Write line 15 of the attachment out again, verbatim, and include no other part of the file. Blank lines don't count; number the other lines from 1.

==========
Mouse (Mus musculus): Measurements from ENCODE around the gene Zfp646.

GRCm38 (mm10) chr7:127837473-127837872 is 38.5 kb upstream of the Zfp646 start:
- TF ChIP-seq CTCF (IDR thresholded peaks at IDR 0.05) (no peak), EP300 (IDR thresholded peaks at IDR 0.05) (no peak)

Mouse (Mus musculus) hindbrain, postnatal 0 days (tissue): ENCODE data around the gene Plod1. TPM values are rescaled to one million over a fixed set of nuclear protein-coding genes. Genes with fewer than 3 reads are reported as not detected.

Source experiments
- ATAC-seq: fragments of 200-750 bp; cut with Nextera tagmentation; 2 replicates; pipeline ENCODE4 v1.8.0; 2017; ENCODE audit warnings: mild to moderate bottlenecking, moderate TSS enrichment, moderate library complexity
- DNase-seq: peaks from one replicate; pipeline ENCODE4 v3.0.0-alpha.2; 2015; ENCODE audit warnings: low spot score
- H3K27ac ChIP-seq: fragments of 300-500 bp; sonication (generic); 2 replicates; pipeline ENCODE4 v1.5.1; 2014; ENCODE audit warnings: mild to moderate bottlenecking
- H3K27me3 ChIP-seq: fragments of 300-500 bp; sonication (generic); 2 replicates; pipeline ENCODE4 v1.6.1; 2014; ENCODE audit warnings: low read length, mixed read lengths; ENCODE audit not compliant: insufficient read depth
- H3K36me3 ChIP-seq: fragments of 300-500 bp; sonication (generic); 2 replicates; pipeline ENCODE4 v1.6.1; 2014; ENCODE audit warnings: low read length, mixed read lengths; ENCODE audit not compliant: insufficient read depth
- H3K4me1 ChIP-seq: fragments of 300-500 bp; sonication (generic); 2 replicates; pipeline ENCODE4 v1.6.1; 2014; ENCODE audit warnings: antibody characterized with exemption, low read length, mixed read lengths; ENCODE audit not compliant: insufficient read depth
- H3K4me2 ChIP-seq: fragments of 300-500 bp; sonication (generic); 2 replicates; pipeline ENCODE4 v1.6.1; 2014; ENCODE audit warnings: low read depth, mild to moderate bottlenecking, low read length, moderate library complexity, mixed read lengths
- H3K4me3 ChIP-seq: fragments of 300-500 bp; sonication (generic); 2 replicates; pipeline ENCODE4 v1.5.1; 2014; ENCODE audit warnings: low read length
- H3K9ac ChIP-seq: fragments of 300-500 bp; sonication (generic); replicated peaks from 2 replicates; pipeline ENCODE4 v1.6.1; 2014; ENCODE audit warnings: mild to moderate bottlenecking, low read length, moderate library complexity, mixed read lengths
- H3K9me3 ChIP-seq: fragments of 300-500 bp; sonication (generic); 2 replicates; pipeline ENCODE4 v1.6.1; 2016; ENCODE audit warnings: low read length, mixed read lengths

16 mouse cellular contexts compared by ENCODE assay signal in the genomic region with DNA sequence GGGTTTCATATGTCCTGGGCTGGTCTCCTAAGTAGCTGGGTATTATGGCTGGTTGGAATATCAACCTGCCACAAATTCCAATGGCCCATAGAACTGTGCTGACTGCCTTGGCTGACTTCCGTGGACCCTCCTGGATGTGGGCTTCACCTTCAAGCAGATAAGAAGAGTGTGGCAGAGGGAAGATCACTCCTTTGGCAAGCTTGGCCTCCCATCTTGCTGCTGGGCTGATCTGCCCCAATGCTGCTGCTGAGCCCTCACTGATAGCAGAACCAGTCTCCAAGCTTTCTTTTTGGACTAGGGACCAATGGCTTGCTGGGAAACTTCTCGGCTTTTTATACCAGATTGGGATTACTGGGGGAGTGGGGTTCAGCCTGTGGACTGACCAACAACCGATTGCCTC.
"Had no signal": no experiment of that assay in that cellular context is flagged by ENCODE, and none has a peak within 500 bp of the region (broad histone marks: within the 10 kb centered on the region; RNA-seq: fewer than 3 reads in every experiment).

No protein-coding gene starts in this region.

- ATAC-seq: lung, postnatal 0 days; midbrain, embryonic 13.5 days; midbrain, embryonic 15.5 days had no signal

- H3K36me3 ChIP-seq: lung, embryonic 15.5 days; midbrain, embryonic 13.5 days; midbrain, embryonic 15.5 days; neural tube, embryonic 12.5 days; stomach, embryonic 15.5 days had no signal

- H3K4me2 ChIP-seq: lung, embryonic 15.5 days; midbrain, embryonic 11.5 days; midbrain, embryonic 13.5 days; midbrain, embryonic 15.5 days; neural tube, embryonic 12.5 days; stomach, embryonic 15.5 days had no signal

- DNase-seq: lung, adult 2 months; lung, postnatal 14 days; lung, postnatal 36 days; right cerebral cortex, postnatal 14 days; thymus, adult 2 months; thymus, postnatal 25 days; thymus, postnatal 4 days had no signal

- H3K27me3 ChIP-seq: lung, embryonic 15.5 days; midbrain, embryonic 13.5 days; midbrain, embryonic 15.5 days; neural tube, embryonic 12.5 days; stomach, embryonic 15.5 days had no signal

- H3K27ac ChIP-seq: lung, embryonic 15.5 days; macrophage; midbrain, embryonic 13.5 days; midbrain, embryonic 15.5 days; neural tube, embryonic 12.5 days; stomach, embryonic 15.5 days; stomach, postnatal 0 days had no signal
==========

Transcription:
- H3K9me3 ChIP-seq: fragments of 300-500 bp; sonication (generic); 2 replicates; pipeline ENCODE4 v1.6.1; 2016; ENCODE audit warnings: low read length, mixed read lengths